The Nelson-Atkins Museum of Art in Kansas City employed several of the people portrayed in the new movie, "The Monuments Men," which tells how they worked to save art threatened during World War II.
Under orders from President Franklin D. Roosevelt during World War II, men and women in the Monuments Men program saved more than 1,000 years of culture from the Nazis and others. The Nazis stole millions of European masterpieces, and as Hitler's regime began to fall, the German army had orders to destroy the artworks. In Asia, ancient art was also left vulnerable to invading armies and looting.
"The Monuments Men" movie, which opens Feb. 7, is based on the book "The Monuments Men: Allied Heroes, Nazi Thieves and the Greatest Treasure Hunt in History" by Robert Edsel. George Clooney co-wrote and directed the film. He also stars with Matt Damon, Bill Murray and John Goodman.
"The Monuments Men are a group of museum directors, curators, art historians and artists — men and women who volunteered for service to be a new kind of soldier, one charged with saving, and not destroying," Edsel told The Kansas City Star.
Six of the more than 300 men and women in the Monuments Men program either worked for the Nelson-Atkins Museum or had strong ties to the museum. Two Monuments Men, Paul Gardner and Laurence Sickman, were the first two directors of the Nelson-Atkins. After the war, they helped the museum amass one of the more significant Asian art collections in the world.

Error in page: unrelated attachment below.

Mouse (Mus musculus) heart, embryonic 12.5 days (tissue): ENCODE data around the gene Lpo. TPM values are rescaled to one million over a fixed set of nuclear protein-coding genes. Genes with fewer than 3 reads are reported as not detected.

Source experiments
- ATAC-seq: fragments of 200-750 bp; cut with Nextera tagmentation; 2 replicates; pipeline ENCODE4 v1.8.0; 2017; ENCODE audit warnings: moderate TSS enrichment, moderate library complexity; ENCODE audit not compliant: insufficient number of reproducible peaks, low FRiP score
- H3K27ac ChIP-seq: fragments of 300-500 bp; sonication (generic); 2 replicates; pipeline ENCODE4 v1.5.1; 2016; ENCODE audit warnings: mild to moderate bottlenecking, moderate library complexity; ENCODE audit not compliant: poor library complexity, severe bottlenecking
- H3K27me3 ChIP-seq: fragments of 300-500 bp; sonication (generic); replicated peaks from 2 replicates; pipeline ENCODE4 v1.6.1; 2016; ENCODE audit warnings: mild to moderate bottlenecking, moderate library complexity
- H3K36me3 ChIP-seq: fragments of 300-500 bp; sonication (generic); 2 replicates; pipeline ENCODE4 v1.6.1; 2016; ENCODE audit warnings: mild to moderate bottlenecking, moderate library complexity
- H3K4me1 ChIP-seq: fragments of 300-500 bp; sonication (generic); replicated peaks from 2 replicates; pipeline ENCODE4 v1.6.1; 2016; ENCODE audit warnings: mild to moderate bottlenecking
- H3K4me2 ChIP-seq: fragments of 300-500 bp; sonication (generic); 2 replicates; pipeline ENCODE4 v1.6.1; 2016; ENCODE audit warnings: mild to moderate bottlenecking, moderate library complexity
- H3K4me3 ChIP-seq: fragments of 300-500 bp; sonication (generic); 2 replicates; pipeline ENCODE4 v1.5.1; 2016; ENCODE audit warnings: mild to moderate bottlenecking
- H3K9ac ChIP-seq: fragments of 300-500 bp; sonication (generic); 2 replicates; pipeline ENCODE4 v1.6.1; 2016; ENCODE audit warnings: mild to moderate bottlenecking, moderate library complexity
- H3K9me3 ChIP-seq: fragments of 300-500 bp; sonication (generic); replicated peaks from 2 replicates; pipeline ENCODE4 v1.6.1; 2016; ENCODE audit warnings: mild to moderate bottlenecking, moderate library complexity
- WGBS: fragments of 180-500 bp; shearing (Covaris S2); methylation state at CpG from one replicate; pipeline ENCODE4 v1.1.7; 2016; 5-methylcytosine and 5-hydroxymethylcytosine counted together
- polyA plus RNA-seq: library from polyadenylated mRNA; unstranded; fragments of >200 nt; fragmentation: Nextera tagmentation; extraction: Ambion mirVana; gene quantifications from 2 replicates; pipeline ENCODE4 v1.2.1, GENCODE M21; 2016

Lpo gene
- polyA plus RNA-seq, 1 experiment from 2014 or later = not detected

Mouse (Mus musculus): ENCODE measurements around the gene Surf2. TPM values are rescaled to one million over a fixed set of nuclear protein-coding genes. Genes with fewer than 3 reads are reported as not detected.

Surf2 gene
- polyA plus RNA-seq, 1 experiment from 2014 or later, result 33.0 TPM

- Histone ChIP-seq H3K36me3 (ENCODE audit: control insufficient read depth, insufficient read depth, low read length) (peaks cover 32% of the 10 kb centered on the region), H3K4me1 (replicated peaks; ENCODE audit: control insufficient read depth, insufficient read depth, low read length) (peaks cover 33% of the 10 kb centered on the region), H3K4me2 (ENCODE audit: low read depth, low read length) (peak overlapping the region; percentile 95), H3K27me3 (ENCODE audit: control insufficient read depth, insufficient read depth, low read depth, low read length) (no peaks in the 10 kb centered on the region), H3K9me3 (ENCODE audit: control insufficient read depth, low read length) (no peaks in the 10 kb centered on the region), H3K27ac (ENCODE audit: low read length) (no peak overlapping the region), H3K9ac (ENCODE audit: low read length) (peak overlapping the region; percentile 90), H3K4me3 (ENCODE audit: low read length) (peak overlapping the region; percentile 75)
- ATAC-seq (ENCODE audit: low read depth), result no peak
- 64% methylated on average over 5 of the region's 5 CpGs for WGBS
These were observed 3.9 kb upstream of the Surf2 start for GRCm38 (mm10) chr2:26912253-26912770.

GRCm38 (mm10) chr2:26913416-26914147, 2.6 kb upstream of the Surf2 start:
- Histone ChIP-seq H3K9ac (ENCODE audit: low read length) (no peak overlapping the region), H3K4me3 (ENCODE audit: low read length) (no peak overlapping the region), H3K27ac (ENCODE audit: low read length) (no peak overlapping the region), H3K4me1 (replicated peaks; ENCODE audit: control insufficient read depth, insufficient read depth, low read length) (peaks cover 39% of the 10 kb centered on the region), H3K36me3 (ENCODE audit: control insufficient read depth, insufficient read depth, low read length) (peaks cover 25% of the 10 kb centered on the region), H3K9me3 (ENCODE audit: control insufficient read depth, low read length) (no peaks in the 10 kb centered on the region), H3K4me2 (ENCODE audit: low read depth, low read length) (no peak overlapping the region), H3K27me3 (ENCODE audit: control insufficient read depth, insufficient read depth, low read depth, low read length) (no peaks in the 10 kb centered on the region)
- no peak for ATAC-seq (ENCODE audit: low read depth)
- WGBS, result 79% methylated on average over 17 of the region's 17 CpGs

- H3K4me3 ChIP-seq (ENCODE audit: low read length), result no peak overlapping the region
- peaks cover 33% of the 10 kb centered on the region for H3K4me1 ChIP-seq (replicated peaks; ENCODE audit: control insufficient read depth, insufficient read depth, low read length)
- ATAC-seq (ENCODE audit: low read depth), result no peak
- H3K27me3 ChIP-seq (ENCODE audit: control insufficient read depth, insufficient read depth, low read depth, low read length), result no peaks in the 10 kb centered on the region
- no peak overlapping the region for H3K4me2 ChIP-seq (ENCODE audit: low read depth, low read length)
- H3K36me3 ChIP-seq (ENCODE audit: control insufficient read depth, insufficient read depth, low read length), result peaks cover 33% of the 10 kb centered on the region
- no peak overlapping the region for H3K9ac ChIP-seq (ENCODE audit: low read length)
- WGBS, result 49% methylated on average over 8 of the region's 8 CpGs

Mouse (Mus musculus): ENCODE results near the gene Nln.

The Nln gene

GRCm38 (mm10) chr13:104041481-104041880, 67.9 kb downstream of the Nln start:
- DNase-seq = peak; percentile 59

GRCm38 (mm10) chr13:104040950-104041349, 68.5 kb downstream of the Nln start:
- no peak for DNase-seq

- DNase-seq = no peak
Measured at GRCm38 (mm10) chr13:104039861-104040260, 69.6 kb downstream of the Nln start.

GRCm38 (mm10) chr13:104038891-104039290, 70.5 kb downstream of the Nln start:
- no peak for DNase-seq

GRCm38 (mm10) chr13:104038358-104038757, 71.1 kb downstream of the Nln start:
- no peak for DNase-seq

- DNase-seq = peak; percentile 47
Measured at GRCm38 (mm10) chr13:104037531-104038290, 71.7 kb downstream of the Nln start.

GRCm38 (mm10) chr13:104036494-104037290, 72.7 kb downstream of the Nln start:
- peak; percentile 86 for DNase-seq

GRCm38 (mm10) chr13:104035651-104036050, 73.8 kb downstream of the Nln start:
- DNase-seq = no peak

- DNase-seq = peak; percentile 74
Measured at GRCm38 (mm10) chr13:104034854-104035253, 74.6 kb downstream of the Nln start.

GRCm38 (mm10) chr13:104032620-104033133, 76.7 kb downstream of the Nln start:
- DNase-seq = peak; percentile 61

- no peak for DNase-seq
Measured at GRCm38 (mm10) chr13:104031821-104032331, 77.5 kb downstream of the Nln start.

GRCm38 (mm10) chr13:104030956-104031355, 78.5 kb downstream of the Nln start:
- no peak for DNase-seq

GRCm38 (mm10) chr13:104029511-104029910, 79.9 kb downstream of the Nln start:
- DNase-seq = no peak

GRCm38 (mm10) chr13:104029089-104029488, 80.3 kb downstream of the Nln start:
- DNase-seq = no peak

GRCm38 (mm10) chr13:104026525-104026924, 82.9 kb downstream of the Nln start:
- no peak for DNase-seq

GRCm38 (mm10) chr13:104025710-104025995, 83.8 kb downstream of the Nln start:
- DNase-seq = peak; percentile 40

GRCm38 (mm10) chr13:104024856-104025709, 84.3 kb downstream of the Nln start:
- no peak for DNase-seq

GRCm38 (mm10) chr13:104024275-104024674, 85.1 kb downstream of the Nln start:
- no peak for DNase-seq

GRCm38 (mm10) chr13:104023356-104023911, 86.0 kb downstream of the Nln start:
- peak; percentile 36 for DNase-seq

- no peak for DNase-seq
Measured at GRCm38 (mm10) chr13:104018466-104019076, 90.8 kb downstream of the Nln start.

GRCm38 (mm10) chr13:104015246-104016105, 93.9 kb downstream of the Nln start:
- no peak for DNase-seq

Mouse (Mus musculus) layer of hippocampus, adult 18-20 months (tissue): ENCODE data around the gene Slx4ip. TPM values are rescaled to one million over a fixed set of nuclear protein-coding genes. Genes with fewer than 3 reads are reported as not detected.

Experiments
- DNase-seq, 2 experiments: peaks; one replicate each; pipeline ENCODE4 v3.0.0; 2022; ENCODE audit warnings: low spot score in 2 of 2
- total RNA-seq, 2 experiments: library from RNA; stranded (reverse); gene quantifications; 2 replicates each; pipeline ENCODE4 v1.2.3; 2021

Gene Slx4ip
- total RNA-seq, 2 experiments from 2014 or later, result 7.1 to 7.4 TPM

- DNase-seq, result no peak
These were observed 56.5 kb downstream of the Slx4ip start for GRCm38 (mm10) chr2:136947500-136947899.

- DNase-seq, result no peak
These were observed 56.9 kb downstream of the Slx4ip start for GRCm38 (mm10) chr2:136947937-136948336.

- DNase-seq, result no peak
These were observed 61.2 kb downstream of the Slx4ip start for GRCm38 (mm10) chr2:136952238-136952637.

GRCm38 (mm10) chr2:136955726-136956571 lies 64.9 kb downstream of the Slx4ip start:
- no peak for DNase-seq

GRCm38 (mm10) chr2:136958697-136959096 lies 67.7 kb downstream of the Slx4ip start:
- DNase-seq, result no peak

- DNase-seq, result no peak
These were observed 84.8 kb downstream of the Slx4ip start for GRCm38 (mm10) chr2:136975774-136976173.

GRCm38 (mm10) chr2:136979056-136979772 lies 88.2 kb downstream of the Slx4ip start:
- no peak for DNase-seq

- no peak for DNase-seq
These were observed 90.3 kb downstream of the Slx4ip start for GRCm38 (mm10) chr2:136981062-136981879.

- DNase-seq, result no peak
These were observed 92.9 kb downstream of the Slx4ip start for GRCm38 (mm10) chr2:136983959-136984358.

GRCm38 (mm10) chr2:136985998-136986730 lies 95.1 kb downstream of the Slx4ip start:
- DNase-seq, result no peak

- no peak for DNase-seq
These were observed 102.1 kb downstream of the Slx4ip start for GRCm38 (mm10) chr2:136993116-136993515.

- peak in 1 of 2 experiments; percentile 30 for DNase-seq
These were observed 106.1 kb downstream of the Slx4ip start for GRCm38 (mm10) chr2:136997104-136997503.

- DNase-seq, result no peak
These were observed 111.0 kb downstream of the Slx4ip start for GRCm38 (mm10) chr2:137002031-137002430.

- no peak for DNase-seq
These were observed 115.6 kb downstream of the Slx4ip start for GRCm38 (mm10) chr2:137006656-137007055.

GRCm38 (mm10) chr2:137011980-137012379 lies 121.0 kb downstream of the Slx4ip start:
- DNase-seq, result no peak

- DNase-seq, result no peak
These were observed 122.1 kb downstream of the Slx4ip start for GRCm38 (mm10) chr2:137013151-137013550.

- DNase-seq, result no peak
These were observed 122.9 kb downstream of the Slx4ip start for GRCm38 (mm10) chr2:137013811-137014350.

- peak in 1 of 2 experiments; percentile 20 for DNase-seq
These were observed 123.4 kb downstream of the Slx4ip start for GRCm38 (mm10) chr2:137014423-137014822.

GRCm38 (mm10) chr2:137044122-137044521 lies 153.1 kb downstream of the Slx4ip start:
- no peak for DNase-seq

Other Monuments Men attached to the Nelson-Atkins are Patrick J. Kelleher, who later became the museum's first curator of European art. Langdon Warner, who Edsel said persuaded the U.S. military not to heavily bomb the cultural Japanese cities of Kyoto and Nara, was an adviser to the Nelson-Atkins before the war.
Otto Wittmann Jr. was the museum's first curator of prints and worked for the U.S. Office of Strategic Services, which prosecuted art looters after the war and was a precursor to the CIA. And James A. Reeds, a chief clerk at the U.S. military headquarters in Germany, handled messages from Allied forces when they discovered artwork or monuments that needed attention. Reeds later served as a museum docent.
To honor the group's achievement, the museum is creating a display of manuscripts, newspaper clippings, postcards and biographies of the gallery's Monuments Men.
Julian Zugazagoitia, the Nelson-Atkins' director and CEO, says the movie will bring art history alive.
"It's thrilling indeed that out of a great book comes now a riveting film — one that for many will bring these great heroes back to life," he said.
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